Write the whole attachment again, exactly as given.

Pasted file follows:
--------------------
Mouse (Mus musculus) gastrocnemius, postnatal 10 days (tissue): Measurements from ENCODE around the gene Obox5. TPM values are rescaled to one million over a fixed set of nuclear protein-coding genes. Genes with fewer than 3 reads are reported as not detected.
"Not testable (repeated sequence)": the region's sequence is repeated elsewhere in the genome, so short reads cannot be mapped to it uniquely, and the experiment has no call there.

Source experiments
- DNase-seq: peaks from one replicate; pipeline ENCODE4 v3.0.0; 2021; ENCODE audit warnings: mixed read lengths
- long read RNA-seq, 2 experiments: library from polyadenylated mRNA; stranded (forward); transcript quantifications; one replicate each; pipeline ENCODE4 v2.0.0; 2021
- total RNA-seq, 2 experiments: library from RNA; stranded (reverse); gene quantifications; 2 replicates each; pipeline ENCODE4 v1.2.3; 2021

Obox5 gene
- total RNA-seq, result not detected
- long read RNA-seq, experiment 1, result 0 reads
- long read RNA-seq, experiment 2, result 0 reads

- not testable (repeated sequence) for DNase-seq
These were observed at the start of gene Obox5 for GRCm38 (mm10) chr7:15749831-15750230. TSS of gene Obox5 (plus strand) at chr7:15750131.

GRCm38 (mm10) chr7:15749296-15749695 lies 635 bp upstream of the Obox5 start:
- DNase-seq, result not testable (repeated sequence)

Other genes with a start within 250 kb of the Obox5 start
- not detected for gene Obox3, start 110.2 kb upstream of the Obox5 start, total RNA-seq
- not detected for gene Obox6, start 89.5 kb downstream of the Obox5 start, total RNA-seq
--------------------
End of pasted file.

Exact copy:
Mouse (Mus musculus) gastrocnemius, postnatal 10 days (tissue): Measurements from ENCODE around the gene Obox5. TPM values are rescaled to one million over a fixed set of nuclear protein-coding genes. Genes with fewer than 3 reads are reported as not detected.
"Not testable (repeated sequence)": the region's sequence is repeated elsewhere in the genome, so short reads cannot be mapped to it uniquely, and the experiment has no call there.

Source experiments
- DNase-seq: peaks from one replicate; pipeline ENCODE4 v3.0.0; 2021; ENCODE audit warnings: mixed read lengths
- long read RNA-seq, 2 experiments: library from polyadenylated mRNA; stranded (forward); transcript quantifications; one replicate each; pipeline ENCODE4 v2.0.0; 2021
- total RNA-seq, 2 experiments: library from RNA; stranded (reverse); gene quantifications; 2 replicates each; pipeline ENCODE4 v1.2.3; 2021

Obox5 gene
- total RNA-seq, result not detected
- long read RNA-seq, experiment 1, result 0 reads
- long read RNA-seq, experiment 2, result 0 reads

- not testable (repeated sequence) for DNase-seq
These were observed at the start of gene Obox5 for GRCm38 (mm10) chr7:15749831-15750230. TSS of gene Obox5 (plus strand) at chr7:15750131.

GRCm38 (mm10) chr7:15749296-15749695 lies 635 bp upstream of the Obox5 start:
- DNase-seq, result not testable (repeated sequence)

Other genes with a start within 250 kb of the Obox5 start
- not detected for gene Obox3, start 110.2 kb upstream of the Obox5 start, total RNA-seq
- not detected for gene Obox6, start 89.5 kb downstream of the Obox5 start, total RNA-seq